Dianne Dahlitz - Community Heritage Grants_case studies


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Dianne Dahlitz, Coordinator of Community Heritage Grants, National Library of Australia, outlines the CHG and presents case studies from previous applicants.

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  • Hello all…and thank you for attending. Today I would like to tell you a bit about the Community Heritage Grants, who can apply and for what type of projects…and give you some tips towards submitting a strong, and hopefully successful application.
  • The Community Heritage Grants program aims to identify Australian cultural heritage collections which are publicly accessible, locally held and nationally significant. Cash grants of up to $15,000 are provided to assist in the preservation and access to these collections. Organisations may apply for more than one project provided the combined value is no more than $15,000 and all projects can be completed within one year. CLICK
  • The Community Heritage Grants program aims to identify Australian cultural heritage collections which are publicly accessible, locally held and nationally significant. Cash grants of up to $15,000 are provided to assist in the preservation and access to these collections. Organisations may apply for more than one project provided the combined value is no more than $15,000 and all projects can be completed within one year. CLICK
  • There are 2 types of projects that are supported: 1 Collection Preservation and Training. Collection Preservation actually encompasses 3 types of activity…CLICK
  • The assessors encourage organisations to take a 3 step, phased approach to applying for funding for Collection Preservation projects. The 3 steps are 1. Significance Assessments, when you have had this done, you can then apply for 2. Preservation Needs Assessments, and the recommendations from this will support your application for 3. Conservation Activities & Collection Management, for example, preservation work, environmental control/monitoring equipment, shelving and housing materials, the purchase of cataloguing or collection management software, and digitisation of collection items. …CLICK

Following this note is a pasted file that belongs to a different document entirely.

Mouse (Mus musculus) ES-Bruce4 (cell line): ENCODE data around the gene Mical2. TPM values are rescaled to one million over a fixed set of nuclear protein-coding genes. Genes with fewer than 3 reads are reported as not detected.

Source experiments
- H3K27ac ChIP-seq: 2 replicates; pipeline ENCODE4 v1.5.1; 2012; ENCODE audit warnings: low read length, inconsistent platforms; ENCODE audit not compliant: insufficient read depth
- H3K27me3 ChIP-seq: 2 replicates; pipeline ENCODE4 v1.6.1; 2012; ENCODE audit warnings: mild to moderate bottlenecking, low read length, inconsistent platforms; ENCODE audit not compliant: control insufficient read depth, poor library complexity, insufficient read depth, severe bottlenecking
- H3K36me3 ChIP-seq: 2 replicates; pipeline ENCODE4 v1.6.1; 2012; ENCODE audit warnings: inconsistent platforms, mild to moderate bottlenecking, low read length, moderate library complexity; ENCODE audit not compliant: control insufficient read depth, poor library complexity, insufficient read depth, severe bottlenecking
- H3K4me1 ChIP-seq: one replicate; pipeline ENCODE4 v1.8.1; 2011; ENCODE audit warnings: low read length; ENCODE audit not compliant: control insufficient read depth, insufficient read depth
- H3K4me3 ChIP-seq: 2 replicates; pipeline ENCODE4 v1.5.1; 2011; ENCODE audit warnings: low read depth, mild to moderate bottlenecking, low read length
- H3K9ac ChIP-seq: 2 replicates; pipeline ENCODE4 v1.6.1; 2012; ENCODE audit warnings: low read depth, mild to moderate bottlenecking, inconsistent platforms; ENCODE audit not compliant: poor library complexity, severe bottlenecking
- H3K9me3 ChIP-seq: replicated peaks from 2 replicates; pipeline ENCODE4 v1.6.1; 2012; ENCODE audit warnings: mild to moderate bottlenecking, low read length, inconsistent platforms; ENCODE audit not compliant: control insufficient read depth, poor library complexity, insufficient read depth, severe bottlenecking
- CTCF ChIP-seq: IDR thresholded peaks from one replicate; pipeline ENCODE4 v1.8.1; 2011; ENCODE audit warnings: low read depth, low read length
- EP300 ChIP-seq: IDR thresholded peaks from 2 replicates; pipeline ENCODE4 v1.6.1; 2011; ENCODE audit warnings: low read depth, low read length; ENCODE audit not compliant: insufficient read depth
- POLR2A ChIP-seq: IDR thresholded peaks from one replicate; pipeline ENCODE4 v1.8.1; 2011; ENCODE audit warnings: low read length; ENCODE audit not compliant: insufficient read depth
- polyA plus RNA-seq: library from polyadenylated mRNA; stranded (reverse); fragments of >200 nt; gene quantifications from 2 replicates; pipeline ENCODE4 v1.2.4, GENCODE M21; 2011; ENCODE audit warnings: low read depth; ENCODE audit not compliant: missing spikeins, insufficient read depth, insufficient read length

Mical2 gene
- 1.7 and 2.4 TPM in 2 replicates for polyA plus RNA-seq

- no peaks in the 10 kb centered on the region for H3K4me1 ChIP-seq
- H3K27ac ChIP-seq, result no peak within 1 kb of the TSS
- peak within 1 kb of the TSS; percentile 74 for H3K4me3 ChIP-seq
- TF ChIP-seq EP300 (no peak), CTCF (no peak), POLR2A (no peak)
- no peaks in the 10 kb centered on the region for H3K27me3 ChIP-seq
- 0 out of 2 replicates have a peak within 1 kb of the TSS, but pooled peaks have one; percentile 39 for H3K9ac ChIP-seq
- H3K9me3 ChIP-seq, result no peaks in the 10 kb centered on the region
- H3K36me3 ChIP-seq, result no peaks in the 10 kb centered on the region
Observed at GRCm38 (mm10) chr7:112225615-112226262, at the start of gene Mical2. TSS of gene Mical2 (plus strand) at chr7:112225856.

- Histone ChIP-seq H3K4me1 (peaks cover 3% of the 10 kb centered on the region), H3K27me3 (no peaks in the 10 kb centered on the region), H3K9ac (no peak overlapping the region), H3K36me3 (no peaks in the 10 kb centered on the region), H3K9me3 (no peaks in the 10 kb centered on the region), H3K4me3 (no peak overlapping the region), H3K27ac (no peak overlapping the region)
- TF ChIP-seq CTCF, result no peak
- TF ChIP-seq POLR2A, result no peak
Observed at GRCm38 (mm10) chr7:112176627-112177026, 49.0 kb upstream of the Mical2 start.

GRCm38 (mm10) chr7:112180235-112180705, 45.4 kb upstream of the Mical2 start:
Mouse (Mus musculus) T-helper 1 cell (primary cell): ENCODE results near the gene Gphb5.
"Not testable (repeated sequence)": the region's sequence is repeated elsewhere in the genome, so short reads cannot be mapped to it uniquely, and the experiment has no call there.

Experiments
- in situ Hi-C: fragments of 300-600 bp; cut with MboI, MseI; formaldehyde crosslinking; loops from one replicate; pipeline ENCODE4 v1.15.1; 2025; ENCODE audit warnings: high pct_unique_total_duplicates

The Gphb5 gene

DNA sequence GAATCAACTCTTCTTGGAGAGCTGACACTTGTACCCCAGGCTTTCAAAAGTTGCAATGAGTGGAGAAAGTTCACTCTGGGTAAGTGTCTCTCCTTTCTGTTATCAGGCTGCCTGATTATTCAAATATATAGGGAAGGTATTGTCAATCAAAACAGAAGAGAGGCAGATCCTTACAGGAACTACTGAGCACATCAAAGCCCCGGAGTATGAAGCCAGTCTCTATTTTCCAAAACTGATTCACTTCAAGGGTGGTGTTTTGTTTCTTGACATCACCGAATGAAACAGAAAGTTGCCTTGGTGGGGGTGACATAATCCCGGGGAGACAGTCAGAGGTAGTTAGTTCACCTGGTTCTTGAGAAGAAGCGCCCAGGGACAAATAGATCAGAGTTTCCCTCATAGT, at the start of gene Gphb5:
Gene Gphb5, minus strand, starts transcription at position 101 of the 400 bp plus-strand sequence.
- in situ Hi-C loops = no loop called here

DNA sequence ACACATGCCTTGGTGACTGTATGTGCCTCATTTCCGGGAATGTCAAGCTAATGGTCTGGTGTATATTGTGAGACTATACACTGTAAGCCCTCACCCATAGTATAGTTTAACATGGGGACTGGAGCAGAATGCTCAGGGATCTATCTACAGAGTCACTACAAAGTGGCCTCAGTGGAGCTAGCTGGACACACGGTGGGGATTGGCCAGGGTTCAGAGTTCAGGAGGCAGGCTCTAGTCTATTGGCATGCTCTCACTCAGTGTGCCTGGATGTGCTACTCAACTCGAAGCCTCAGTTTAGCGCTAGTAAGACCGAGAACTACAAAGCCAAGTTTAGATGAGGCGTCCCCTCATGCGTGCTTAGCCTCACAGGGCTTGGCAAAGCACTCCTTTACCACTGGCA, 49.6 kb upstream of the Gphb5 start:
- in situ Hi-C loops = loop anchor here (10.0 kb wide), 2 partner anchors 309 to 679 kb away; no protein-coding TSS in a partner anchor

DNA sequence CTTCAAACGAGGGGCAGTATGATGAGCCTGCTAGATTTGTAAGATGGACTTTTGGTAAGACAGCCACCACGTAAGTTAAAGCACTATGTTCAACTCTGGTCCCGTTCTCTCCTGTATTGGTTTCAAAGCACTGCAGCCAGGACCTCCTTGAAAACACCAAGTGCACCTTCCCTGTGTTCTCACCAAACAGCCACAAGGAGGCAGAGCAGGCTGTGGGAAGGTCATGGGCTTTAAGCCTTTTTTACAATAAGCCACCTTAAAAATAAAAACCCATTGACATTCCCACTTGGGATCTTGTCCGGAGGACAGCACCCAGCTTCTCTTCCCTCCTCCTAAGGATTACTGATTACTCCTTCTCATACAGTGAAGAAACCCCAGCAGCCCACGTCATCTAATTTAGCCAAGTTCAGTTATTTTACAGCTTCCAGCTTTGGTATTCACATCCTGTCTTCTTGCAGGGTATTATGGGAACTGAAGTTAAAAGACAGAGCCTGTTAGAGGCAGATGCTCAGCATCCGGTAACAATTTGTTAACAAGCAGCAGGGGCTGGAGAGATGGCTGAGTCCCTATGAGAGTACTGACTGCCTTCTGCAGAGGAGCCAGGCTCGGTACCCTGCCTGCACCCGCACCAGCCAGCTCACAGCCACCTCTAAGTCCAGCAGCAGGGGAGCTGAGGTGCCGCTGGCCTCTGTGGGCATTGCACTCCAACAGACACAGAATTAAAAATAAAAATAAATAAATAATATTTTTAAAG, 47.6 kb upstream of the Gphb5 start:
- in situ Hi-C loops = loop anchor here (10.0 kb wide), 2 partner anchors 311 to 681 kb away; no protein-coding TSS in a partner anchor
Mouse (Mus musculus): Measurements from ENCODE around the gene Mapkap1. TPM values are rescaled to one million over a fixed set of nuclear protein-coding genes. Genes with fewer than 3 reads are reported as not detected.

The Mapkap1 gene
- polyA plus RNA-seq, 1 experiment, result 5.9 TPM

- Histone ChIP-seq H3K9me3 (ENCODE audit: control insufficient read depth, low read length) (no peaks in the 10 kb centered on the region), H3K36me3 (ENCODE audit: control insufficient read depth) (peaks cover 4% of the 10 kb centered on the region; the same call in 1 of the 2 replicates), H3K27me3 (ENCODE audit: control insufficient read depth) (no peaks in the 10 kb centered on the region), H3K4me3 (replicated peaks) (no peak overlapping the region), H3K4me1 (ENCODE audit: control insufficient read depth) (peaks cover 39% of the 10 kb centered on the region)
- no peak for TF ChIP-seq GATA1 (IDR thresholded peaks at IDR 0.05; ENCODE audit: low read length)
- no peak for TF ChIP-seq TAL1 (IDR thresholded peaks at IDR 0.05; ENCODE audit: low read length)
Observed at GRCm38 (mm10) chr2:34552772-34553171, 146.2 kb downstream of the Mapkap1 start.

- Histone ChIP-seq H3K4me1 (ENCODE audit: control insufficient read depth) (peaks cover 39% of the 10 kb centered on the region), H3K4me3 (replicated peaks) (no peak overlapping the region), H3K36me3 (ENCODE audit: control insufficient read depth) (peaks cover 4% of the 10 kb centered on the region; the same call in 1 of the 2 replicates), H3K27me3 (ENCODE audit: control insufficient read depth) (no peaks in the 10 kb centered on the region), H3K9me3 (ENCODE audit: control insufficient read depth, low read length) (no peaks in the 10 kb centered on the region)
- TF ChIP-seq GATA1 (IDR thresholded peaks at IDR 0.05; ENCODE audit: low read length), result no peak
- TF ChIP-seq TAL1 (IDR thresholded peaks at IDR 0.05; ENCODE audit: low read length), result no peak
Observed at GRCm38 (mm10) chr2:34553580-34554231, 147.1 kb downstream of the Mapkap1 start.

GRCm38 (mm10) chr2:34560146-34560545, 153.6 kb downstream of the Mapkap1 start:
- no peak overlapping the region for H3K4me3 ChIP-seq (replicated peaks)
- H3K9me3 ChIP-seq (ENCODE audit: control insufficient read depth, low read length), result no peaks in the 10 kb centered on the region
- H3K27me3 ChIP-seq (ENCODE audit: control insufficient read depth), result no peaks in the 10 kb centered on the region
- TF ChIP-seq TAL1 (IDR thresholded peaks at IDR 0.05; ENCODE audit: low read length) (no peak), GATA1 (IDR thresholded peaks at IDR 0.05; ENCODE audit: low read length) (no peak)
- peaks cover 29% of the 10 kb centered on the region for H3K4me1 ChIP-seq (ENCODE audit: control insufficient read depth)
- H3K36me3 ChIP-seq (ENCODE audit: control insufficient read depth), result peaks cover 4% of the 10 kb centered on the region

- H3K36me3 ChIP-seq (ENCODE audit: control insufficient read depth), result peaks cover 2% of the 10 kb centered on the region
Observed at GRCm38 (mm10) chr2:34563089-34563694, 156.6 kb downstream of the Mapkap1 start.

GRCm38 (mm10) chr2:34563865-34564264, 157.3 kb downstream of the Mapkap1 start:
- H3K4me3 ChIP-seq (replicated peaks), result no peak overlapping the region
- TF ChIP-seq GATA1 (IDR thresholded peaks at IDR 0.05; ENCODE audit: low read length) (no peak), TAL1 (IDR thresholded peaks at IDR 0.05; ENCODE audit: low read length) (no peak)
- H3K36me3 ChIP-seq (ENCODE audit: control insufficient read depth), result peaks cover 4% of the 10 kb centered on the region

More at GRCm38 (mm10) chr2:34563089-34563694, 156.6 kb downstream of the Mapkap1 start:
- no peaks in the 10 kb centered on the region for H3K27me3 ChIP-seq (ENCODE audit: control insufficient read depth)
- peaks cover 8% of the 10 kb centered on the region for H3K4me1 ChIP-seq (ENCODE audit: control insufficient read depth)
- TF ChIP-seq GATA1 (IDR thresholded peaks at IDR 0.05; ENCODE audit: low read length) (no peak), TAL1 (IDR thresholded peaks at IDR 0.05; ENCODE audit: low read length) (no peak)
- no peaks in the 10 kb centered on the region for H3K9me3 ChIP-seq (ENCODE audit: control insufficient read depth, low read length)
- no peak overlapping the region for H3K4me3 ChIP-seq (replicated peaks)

• You should apply for a significance assessment first. A significance assessment helps explain the meaning and value of a collection and provides further information for its management and interpretation. Your collection must be assessed as being of national significance if you wish to apply for further funding. A significance assessment of your collection involves a consultant historian, archivist, curator or appropriate consultant examining your collection as a whole, researching the history of the collection, identifying the main themes and scope of the collection, comparing your collection to other similar collections and assessing the significance of the collection against the significance criteria. They will then make a number of prioritised recommendations about collection management and interpretation. …CLICK
  • The first criteria is historic significance. Does your collection have an association with significant people, places or events? Most collections will have items of historic significance. The important thing to remember when thinking about historic significance is to make links between your collection and it’s history. For example, it’s not good just telling us that you have a collection of historic significance. You have to tell us WHY. The next criteria is aesthetic significance. Does your collection include objects which may be important for their outstanding craftsmanship, style, technical excellence or quality of design? with this one. Scientific or Research significance. Does your collection have the potential for further examination or study, or could it influence existing research? Scientific significance is quite rare in CHG applicants and would probably be most suited to collections of biological specimens, zoological collections or any other collections of natural history. Social or spirtual Does your collection contain objects that are highly regarded in your community for their social, spiritual or cultural connections? Comparitive In addition to looking at how your collection might fit within the significance criteria, assessors also make compare your collection to other collections that may hold similar collection items. To do this, they look at The provenance of your collection – where it has come from and who owned it in the past Representativeness – you may hold collection items that represent a particular category of object or historic theme. An example provided in the significance book is a Centenary Plate from 1888, which is considered to be a representative example of the kinds of souvenirs that were mass produced at the time of the 1888 Centenary of British settlement in Australia. Rarity – do you have any collection items that are very rare or unusual? Condition – is your collection in good condition? Is it unusually complete, or in original condition?